Rush Limbaugh's latest criticism of Mitt Romney is representative of a much larger problem plaguing the candidate: Romney's trying desperately to pander to his party's far-right, unhinged base, alienating everyone else in the process, but he's still not connecting.
It was just last month when the former governor formally unveiled his campaign's tax plan, which was an awful, Robin-Hood-in-reverse sort of scheme. It lavished generous tax breaks on the very wealthy, while actually raising taxes on the working poor, all while making Bush's failed tax policies permanent.
The right was unimpressed, dismissing Romney's proposals as "timid." So, in a cringe-worthy display of cowardice, Romney threw out his month-old tax plan and replaced it with an even-more-conservative agenda. Maybe this would make the GOP base happy?
Apparently not. Romney, in unveiling his Tax Plan, Take Two, mentioned in passing he wants to make "sure the top 1% keeps paying, paying the current share they're paying or more." And this led to a stern condemnation from the de facto Republican leader, Rush Limbaugh.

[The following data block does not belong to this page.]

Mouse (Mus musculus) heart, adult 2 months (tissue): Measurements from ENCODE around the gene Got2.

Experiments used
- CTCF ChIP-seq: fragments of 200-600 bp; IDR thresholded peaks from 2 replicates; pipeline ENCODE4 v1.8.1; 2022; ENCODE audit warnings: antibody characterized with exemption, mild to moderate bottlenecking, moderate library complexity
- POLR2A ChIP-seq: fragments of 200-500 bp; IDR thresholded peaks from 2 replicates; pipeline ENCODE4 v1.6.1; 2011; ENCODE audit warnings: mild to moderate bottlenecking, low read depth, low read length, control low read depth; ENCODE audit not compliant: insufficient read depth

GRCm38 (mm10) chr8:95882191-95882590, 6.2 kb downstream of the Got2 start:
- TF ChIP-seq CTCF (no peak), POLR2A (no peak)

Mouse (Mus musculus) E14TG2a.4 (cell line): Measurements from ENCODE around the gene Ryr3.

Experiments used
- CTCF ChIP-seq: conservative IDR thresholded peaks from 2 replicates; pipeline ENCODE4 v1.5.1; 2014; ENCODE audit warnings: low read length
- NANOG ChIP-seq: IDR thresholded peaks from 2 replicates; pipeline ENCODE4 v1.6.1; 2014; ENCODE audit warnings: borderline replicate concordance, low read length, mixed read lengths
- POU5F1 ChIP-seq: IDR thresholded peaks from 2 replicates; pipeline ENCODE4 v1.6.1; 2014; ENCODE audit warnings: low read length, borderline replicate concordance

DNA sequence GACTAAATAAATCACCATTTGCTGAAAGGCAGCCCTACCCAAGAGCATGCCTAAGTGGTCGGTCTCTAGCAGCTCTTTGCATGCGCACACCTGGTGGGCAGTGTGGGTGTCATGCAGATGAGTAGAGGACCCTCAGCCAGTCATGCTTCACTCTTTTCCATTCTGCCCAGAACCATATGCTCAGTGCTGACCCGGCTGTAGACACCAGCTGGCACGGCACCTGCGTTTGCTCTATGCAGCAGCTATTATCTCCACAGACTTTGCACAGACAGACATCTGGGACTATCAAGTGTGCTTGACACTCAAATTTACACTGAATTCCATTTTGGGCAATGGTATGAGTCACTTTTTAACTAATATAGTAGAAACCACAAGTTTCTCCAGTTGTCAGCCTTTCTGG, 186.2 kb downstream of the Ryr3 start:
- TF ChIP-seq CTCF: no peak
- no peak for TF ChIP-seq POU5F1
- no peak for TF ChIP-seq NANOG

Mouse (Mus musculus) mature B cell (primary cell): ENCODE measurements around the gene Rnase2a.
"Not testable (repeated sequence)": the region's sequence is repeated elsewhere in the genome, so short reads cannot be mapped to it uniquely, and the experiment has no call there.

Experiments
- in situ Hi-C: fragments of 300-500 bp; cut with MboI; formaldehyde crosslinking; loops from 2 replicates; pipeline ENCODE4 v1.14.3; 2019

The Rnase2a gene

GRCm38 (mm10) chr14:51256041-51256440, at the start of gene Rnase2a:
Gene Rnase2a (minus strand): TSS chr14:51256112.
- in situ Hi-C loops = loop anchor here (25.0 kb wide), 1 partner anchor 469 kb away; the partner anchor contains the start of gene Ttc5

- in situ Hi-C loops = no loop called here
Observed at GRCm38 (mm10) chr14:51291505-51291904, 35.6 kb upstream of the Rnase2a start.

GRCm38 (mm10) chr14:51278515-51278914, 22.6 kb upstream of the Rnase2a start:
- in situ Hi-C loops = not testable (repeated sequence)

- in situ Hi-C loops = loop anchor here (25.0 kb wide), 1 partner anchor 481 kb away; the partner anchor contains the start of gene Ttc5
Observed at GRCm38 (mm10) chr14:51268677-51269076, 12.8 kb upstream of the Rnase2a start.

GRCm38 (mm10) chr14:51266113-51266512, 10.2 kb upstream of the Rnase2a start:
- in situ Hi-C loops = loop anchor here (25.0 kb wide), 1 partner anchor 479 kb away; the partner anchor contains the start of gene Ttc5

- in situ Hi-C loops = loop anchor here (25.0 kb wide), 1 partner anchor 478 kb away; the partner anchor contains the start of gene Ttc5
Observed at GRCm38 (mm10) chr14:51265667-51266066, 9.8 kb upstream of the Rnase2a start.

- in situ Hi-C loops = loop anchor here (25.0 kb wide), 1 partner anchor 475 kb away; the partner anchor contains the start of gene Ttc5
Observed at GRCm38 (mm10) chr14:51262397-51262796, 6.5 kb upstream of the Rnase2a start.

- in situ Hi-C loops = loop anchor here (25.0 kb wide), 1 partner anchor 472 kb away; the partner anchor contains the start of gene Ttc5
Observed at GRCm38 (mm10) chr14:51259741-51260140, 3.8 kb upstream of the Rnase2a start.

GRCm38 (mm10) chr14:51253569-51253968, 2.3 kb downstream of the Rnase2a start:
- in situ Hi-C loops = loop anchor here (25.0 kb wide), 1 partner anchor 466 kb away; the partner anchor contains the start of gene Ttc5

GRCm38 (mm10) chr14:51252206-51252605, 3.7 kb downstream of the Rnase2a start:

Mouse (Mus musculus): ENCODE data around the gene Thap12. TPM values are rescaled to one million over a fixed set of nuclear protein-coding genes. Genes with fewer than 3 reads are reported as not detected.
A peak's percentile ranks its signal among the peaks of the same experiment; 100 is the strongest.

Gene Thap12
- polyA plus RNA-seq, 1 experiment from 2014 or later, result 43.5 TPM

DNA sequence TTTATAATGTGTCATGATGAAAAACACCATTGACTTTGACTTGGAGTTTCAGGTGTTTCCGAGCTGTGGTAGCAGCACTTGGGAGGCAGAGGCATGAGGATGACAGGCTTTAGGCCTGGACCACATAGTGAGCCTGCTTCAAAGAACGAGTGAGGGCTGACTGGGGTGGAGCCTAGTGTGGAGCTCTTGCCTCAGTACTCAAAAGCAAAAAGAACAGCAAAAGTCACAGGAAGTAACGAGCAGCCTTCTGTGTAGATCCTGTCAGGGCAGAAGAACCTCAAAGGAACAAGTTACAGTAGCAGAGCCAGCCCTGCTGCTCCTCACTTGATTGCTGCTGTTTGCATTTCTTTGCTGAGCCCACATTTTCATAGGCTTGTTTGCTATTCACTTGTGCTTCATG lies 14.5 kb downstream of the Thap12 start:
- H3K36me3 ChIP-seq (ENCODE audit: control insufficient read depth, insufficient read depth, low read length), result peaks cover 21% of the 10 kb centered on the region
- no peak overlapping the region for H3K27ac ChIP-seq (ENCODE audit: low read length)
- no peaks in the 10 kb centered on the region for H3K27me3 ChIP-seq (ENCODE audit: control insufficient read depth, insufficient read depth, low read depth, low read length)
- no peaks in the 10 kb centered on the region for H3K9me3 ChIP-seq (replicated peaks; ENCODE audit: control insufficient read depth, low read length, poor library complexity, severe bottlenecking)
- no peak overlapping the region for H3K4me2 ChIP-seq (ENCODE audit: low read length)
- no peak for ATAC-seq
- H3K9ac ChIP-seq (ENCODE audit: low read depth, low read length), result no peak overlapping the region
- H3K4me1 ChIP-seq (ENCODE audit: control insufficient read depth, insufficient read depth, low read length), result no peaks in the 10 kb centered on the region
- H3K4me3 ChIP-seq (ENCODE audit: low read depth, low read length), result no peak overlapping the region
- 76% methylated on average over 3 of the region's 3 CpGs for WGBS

"It accepts this 'one percent/ ninety-nine percent' premise that Obama has put forward in his class envy scheme," Limbaugh thundered. "But apparently Romney's advisers think that there is ground to be gained with the ninety-nine percent by portraying himself as being on their side and against the one percent," he continued.
With crushing kindness, Limbaugh did concede that he could see some tactical advantage in Romney's words. "In this climate with Occupy out there," Limbaugh intoned, "he does want to avoid at all costs the allegation sticking that he's a rich guy favoring the rich."
And so, Limbaugh concluded, Romney's "advisers" had decided that their apparently pliable candidate must "let it be known that the one percent are not going to be allowed to get away with anything, even under a Romney regime."
The irony, of course, is that Romney's tax plan is a far-right fantasy, that his campaign can't even talk about in detail with a straight face, because the numbers don't add up. Romney doesn't want to make the very wealthy pay their fair share; he wants to give them yet another massive tax cut, which he can't possibly pay for.
For Limbaugh and many other conservatives, that's not good enough. Romney needs a far-right agenda and he needs to use the appropriate rhetoric to defend that far-right agenda. Given that Romney occasionally forgets his own party's economic orthodoxy, this is obviously a problem.
But the larger issue is the bind Romney finds himself in. He keeps moving further to the right, in the hopes of winning the Republican nomination, but keeps struggling to overcome the doubts and mistrust from the same people he's so eager to impress.
Romney's alienating the mainstream with his policies, while alienating the right with his occasional, accidental, and arguably insincere candor.